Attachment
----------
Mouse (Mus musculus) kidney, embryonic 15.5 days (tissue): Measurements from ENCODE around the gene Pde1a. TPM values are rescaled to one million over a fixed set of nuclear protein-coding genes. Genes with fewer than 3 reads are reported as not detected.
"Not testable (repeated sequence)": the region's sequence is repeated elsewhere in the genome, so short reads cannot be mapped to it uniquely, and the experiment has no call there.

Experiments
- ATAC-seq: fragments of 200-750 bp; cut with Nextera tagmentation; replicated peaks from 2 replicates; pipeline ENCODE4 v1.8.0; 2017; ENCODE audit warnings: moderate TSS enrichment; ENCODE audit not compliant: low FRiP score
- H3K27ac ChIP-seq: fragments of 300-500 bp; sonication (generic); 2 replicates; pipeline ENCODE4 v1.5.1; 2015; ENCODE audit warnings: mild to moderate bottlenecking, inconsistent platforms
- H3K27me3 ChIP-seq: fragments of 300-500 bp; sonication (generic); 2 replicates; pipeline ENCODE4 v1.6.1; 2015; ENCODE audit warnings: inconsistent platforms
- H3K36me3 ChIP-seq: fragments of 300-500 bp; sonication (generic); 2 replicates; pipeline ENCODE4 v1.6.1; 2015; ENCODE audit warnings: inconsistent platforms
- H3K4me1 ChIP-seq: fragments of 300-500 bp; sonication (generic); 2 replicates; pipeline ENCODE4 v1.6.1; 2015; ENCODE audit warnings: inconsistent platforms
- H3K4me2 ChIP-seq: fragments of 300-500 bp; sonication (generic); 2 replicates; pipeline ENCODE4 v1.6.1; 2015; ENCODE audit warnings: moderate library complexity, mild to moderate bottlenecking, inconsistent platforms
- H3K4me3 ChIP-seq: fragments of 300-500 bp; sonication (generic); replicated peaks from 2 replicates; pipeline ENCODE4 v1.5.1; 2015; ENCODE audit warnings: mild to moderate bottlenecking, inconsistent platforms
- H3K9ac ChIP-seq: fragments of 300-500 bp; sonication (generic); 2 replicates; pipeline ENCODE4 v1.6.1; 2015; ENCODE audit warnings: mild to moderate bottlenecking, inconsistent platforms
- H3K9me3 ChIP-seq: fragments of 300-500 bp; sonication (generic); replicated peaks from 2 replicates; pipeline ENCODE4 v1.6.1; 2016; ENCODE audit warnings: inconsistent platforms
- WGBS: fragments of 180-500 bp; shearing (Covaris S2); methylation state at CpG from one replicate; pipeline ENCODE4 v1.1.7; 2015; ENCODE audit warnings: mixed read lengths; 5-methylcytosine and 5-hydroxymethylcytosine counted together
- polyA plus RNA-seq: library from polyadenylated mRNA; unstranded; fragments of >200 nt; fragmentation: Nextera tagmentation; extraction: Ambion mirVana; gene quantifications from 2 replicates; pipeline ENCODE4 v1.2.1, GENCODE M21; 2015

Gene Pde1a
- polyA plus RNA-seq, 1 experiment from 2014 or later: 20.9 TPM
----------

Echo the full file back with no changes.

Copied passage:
Mouse (Mus musculus) kidney, embryonic 15.5 days (tissue): Measurements from ENCODE around the gene Pde1a. TPM values are rescaled to one million over a fixed set of nuclear protein-coding genes. Genes with fewer than 3 reads are reported as not detected.
"Not testable (repeated sequence)": the region's sequence is repeated elsewhere in the genome, so short reads cannot be mapped to it uniquely, and the experiment has no call there.

Experiments
- ATAC-seq: fragments of 200-750 bp; cut with Nextera tagmentation; replicated peaks from 2 replicates; pipeline ENCODE4 v1.8.0; 2017; ENCODE audit warnings: moderate TSS enrichment; ENCODE audit not compliant: low FRiP score
- H3K27ac ChIP-seq: fragments of 300-500 bp; sonication (generic); 2 replicates; pipeline ENCODE4 v1.5.1; 2015; ENCODE audit warnings: mild to moderate bottlenecking, inconsistent platforms
- H3K27me3 ChIP-seq: fragments of 300-500 bp; sonication (generic); 2 replicates; pipeline ENCODE4 v1.6.1; 2015; ENCODE audit warnings: inconsistent platforms
- H3K36me3 ChIP-seq: fragments of 300-500 bp; sonication (generic); 2 replicates; pipeline ENCODE4 v1.6.1; 2015; ENCODE audit warnings: inconsistent platforms
- H3K4me1 ChIP-seq: fragments of 300-500 bp; sonication (generic); 2 replicates; pipeline ENCODE4 v1.6.1; 2015; ENCODE audit warnings: inconsistent platforms
- H3K4me2 ChIP-seq: fragments of 300-500 bp; sonication (generic); 2 replicates; pipeline ENCODE4 v1.6.1; 2015; ENCODE audit warnings: moderate library complexity, mild to moderate bottlenecking, inconsistent platforms
- H3K4me3 ChIP-seq: fragments of 300-500 bp; sonication (generic); replicated peaks from 2 replicates; pipeline ENCODE4 v1.5.1; 2015; ENCODE audit warnings: mild to moderate bottlenecking, inconsistent platforms
- H3K9ac ChIP-seq: fragments of 300-500 bp; sonication (generic); 2 replicates; pipeline ENCODE4 v1.6.1; 2015; ENCODE audit warnings: mild to moderate bottlenecking, inconsistent platforms
- H3K9me3 ChIP-seq: fragments of 300-500 bp; sonication (generic); replicated peaks from 2 replicates; pipeline ENCODE4 v1.6.1; 2016; ENCODE audit warnings: inconsistent platforms
- WGBS: fragments of 180-500 bp; shearing (Covaris S2); methylation state at CpG from one replicate; pipeline ENCODE4 v1.1.7; 2015; ENCODE audit warnings: mixed read lengths; 5-methylcytosine and 5-hydroxymethylcytosine counted together
- polyA plus RNA-seq: library from polyadenylated mRNA; unstranded; fragments of >200 nt; fragmentation: Nextera tagmentation; extraction: Ambion mirVana; gene quantifications from 2 replicates; pipeline ENCODE4 v1.2.1, GENCODE M21; 2015

Gene Pde1a
- polyA plus RNA-seq, 1 experiment from 2014 or later: 20.9 TPM